By Soksambath Pichny

© UNICEF Cambodia/2018/Todd Brown

“Helping your family is one thing, but it cannot be more important than your studies. Once you get your education, you would have more good opportunities and you can do anything and that also includes helping your family.” 

This motto has been passed down by my grandparents to my mom, and my mom to me. I was born in a family in which the female members are granted the same equal opportunities, and my right to education is wholeheartedly recognized and supported. I have the freedom to choose the future and grasp the destiny I want in my own hands. But I don’t think everyone is granted the same privilege. 

Although there are improvements in place to make education and opportunities more accessible to everyone, especially girls, there are still many without. Girls remain the more disadvantaged group compared to their male counterparts, and pre-COVID-19, 132 million girls were still out of school around the world. 

Another serious challenge that could obstruct the decades-long progress on gender equality is COVID-19. Because of the pandemic, over 11 million girls may not return to school. This could result in greater risks for many girls, including early forced marriage, violence, and adolescent pregnancy. This matters greatly and should be of serious international concern. These problems have already been happening all over the world. One in every 20 girls aged between 15 to 19 has experienced forced sex, putting them among the group that faces the highest risk of gender-based violence (GBV). Harmful cultural practices ranging from child marriage to female genital mutilation are still being forced onto countless girls every day.

Therefore, in celebration of the International Day of the Girl, we must make it our mission and top priority for every family, every community, and every nation to ensure that every girl can feel safe in their surroundings. Girls must be supported to pursue the life they want. And as individuals, we all can take our parts in achieving this by:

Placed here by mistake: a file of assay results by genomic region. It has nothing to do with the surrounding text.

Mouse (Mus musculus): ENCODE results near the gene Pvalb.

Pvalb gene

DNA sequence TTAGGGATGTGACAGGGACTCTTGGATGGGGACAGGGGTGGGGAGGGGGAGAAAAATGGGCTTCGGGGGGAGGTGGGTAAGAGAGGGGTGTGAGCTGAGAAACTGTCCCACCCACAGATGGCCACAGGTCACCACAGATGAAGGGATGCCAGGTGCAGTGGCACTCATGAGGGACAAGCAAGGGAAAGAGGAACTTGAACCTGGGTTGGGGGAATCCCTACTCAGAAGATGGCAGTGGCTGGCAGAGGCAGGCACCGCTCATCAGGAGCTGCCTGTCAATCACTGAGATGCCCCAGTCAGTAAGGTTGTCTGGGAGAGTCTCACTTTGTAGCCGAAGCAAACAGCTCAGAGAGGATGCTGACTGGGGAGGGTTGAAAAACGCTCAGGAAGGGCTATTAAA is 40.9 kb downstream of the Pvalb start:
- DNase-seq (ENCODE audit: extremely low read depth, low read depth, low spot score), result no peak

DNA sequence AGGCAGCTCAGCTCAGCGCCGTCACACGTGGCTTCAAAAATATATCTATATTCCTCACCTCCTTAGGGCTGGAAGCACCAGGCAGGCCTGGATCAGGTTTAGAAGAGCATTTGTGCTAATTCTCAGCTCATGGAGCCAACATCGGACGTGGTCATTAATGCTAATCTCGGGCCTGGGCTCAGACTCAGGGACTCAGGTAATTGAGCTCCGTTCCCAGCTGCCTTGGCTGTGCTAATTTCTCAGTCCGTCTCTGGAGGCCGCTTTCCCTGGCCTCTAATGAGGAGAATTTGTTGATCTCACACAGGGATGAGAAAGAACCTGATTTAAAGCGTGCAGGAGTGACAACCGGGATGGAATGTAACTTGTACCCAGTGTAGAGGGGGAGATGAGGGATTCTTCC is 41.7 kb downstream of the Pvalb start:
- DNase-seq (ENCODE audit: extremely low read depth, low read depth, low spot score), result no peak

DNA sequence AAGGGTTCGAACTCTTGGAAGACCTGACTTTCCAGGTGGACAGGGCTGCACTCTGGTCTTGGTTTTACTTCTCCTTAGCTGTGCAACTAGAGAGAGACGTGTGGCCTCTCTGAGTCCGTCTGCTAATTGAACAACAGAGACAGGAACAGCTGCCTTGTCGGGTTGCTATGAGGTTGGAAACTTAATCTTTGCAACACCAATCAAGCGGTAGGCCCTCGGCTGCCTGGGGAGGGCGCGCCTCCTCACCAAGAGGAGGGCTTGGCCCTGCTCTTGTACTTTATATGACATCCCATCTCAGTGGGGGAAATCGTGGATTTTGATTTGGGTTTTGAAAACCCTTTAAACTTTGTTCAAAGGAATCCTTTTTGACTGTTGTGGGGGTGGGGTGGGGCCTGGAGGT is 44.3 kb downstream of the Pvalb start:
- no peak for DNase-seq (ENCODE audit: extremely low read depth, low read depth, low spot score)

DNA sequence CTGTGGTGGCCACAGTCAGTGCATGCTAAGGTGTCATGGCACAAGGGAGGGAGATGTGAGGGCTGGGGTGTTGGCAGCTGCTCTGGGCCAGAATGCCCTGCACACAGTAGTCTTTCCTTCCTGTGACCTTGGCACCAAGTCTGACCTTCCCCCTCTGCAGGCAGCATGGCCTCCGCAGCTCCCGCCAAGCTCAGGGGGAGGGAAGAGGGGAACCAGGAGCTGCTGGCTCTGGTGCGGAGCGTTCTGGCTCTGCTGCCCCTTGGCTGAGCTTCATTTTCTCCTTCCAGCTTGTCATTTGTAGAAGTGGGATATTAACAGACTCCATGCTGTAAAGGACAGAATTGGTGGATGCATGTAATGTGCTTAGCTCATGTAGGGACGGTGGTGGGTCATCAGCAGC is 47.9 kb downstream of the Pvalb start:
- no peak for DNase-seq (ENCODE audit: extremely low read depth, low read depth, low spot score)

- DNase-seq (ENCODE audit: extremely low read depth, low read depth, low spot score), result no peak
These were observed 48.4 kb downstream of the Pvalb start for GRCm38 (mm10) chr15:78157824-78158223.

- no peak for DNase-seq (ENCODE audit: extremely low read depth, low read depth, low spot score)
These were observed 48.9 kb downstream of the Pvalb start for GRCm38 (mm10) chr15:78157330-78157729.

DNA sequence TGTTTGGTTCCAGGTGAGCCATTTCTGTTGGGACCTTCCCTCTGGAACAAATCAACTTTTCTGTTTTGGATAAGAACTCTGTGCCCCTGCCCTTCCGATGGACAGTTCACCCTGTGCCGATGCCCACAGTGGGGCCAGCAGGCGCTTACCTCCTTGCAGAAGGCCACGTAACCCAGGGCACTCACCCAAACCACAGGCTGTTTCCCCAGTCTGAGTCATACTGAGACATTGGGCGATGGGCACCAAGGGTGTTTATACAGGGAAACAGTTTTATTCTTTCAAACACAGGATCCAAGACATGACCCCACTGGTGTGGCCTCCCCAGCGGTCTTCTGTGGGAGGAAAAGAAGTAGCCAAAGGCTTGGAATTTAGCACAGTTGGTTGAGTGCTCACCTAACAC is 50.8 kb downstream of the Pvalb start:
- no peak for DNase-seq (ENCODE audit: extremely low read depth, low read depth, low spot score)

1. Assuring girls that the choices they’ve made will never be too ambitious or impossible. Support girls and women from every walk of life including in politics, arts, sports, technology and science. Join the conversation when it comes to empowering girls, protecting their access to education and other opportunities. Encourage your female friends or colleagues to speak their minds and share their thoughts. Make their voices heard by attentively listening and hearing them out.
  2. Rejecting gender stereotypes, racist and sexist attitudes. Continue condemning GBV and any harmful cultural practices. It should never be a debate in the first place because these are internationally recognized as violations of human rights and are never acceptable. Pay attention to any signs of domestic violence or sexual harassment, and seek help if you ever see or experience one.
  3. And to every girl out there, AMPLIFY YOUR VOICES AND STAND UP FOR YOUR RIGHT! You deserve to have a seat at every table and to make your voices heard. But your voices would not be heard if they are not spoken in the first place. So say it loudly and proudly! Create and reshape your own future! And last of all, be your own advocate, as well as for others.

Voices of Youth Cambodia, supported by UNICEF, is a vibrant community of youth bloggers and digital content creators.

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